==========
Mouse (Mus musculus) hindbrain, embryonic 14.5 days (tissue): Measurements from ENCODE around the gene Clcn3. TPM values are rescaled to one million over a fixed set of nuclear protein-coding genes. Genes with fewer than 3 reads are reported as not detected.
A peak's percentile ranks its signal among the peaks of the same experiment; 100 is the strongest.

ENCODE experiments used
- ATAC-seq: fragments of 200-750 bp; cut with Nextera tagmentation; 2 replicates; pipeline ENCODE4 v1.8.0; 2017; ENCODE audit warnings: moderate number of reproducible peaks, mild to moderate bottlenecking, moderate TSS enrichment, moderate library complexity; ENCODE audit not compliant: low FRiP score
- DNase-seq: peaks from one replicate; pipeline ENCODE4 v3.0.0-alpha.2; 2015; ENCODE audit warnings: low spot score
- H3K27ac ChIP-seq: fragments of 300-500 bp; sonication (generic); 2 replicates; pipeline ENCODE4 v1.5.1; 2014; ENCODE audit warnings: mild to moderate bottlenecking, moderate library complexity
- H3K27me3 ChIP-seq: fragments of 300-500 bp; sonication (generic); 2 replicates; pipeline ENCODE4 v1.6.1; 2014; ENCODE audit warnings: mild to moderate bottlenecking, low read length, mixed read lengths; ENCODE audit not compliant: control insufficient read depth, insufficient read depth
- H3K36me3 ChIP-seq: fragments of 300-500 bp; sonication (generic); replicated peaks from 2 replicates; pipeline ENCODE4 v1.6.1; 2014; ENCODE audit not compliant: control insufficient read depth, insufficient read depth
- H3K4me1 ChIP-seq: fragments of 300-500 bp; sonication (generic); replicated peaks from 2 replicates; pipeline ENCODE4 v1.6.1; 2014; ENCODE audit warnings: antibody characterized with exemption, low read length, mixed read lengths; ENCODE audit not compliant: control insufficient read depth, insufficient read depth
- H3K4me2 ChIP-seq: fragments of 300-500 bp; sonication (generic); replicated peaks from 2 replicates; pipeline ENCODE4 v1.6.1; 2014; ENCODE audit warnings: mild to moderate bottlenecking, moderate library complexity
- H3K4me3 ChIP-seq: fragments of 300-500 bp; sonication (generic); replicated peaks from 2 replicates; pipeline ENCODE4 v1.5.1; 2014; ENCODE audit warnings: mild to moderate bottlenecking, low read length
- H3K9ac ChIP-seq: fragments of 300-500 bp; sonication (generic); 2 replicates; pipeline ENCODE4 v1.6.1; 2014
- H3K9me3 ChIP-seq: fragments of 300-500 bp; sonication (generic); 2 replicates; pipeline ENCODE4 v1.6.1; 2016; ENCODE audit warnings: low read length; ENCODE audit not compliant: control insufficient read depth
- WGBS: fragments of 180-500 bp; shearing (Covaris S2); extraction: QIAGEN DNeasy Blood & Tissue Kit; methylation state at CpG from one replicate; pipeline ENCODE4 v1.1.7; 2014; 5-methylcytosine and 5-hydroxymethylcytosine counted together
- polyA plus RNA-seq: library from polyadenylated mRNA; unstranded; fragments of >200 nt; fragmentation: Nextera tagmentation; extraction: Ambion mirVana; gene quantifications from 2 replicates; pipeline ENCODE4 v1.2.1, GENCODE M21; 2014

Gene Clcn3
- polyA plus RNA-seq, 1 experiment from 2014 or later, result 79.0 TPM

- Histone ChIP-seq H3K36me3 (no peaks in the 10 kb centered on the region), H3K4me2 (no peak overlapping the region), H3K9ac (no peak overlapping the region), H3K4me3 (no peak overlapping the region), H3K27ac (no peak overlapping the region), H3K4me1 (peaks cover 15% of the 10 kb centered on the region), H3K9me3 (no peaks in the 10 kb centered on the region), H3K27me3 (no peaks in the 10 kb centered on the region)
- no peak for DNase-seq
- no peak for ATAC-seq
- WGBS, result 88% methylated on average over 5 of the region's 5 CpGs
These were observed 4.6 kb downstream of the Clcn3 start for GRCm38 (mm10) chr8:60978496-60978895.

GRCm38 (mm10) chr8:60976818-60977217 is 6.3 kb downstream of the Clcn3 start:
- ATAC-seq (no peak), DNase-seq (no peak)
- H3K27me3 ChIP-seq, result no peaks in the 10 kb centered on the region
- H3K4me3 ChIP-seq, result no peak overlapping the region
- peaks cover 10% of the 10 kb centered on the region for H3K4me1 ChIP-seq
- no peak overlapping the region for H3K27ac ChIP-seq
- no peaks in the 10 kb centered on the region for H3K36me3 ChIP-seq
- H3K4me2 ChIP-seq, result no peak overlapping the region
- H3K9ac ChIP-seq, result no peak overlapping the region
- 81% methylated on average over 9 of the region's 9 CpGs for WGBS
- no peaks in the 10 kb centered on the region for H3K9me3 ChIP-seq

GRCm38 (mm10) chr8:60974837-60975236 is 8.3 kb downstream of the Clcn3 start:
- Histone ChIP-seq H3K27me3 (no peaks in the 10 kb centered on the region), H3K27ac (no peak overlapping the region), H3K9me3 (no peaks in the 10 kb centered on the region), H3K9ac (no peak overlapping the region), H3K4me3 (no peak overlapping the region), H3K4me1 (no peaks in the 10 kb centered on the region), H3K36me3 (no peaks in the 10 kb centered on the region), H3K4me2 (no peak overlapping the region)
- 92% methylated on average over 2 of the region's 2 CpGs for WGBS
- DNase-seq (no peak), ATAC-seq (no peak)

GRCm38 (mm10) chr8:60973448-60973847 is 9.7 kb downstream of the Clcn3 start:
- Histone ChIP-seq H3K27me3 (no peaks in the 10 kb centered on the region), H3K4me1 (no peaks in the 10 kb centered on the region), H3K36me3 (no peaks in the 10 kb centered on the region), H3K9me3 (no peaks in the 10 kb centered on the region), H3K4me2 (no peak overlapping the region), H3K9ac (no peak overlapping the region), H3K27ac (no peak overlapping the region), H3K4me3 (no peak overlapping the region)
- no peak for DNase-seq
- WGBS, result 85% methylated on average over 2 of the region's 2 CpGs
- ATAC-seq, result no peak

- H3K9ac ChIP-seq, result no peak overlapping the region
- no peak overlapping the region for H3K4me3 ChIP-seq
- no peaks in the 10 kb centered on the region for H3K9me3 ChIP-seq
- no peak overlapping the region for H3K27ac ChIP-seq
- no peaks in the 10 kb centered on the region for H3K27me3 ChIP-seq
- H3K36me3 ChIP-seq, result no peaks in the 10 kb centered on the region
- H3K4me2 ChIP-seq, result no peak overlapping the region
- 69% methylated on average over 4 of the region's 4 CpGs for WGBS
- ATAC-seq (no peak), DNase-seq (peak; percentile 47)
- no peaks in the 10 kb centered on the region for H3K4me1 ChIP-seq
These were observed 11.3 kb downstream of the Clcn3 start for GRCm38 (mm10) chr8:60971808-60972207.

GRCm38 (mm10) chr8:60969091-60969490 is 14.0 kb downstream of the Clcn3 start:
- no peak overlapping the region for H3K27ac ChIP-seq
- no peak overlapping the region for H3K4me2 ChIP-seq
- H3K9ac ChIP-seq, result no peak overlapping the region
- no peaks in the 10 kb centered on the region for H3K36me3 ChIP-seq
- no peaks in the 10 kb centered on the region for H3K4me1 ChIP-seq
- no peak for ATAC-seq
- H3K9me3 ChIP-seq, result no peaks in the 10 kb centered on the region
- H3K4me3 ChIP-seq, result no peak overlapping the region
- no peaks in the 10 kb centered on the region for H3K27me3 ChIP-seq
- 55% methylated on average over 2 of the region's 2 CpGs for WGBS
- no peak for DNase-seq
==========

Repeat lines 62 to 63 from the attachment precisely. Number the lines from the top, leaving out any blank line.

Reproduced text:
- H3K4me3 ChIP-seq, result no peak overlapping the region
- no peaks in the 10 kb centered on the region for H3K27me3 ChIP-seq